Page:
Here they were taught to survive in harsh climates if their planes were shot down in remote areas. Nevada's mountains and desert were ideal training grounds.

Farther south, Nellis Air Force Base was also a hub of activity. Used for training fighter pilots in Thunderbirds, Thunderchiefs, Super Sabers ad Sabrejets "the home of the fighter pilot" trained most of the fighter pilots who flew in Korea, said James Hulse in "The Nevada Adventure."

Wetzstein, served 10 years in the navy during WWII as a marine engineer. However, he arrived in the second week of the Korean conflict as an army infantryman.

"The first few weeks was really hard for the U.S. We entered Korea without any assistance. We were there alone for the first six to eight months until the U.N. effort got there. We were outnumbered 10 to one and our casualties were very high," Wetzstein said. "I was there two weeks after it broke through '53, 28 months."

Though Korea was one of the bloodiest wars in history, Wetzstein for more than two years, tramped through Korea as an infantry man without being wounded.

"All we could do was to hold on to the Pusan Peninsula," he said. "All the divisions were understrength when the war broke out. I served with the 1st cavalry 15th quartermaster company. Our job was to deploy troops. We just kept shifting troops back and forth like a game of checkers almost. They'd break through in on e place and we'd shift. Then they'd break through somewhere else and we move. At one time we were completely surrounded. Thank God we broke through and got out or I'd have been a prisoner of war I guess."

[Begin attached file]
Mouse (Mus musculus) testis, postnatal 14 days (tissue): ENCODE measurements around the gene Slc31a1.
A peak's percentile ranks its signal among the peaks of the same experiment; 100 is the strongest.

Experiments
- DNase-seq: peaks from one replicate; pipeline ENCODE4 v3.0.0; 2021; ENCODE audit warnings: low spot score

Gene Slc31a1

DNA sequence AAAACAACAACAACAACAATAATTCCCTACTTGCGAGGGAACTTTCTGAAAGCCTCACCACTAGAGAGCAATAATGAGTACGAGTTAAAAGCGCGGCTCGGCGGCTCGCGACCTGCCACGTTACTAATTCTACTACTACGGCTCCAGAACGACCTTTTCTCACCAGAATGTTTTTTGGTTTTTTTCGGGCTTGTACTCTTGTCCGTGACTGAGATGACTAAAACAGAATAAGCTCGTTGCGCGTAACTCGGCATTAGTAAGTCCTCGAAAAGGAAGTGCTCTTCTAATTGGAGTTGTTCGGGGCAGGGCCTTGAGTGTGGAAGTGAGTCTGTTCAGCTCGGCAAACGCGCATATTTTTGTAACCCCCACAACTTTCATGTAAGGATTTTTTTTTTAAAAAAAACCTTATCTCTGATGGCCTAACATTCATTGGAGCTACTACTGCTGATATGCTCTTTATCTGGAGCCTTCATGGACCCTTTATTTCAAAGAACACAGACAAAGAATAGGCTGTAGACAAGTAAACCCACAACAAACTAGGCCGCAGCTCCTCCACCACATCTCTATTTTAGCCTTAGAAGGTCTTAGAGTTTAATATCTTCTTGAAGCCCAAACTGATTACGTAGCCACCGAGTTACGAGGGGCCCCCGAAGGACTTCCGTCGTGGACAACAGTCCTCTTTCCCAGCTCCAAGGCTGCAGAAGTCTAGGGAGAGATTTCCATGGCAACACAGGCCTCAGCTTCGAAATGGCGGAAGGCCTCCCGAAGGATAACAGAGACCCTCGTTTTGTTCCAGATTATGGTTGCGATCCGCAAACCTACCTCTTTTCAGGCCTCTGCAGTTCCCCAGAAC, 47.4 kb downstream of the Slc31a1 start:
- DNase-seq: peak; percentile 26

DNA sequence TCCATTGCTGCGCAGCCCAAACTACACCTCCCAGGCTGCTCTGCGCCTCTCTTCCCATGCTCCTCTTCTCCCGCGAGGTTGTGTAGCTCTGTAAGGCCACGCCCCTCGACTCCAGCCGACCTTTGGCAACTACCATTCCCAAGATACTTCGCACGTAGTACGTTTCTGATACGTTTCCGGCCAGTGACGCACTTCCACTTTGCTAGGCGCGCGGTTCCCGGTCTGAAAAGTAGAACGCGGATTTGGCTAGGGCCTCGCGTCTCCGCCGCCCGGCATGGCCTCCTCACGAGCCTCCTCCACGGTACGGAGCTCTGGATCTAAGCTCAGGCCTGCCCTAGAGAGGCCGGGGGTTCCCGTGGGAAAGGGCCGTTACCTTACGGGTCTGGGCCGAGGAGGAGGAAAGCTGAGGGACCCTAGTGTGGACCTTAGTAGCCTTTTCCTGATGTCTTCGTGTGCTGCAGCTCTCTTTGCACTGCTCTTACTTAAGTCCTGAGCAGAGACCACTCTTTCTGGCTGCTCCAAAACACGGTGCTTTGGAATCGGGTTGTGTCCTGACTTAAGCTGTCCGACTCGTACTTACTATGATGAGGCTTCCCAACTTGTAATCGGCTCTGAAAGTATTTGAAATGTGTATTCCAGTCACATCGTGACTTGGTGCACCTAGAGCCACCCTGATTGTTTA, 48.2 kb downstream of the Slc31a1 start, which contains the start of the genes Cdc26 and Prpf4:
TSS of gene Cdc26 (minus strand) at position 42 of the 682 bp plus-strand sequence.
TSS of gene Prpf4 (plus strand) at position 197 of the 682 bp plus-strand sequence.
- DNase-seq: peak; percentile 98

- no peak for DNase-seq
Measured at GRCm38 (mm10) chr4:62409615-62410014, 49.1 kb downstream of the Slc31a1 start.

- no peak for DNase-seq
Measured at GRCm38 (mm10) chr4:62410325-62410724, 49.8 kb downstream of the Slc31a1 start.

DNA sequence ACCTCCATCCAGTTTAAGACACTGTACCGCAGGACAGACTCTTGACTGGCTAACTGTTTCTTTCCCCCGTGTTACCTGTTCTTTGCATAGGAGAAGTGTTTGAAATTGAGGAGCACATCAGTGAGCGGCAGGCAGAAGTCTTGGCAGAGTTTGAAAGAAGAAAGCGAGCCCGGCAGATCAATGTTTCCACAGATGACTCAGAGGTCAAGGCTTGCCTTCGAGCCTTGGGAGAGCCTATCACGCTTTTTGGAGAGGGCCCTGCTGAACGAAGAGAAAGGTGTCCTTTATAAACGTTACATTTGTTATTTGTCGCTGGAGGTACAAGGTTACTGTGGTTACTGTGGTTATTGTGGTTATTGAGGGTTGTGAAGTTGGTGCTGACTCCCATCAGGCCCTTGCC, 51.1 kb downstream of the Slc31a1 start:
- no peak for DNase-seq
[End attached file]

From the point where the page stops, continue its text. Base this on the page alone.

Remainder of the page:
Wetzstein said war in Korea was much different from war in Europe.

"Korea was poor. Their main crop was rice, the people lived in grass huts and it was nothing like the U.S. in comparison. Their streets, utilities were way behind. Behind Japan even. Today, it's been Americanized. They have factories and even make a car now. Christianity has also gone into the Korean theater.

Gardnerville resident Morris Canter is a Korean veteran, but like many others served elsewhere during the war.

"I was lucky," he said.

Canter was stationed in Guam during the conflict he never set foot on Korean soil.

"I was a carburetor specialist on B-36 bombers," he said. "They weren't used in the Korean conflict."

Canter served as an aircraft mechanic for the U.S. Air Force from 1952 until 1956.

Canter said after the war he "got married."

Canter has served as the mail man for Harvey's Resort at Lake Tahoe since he moved to the Carson Valley in 1969.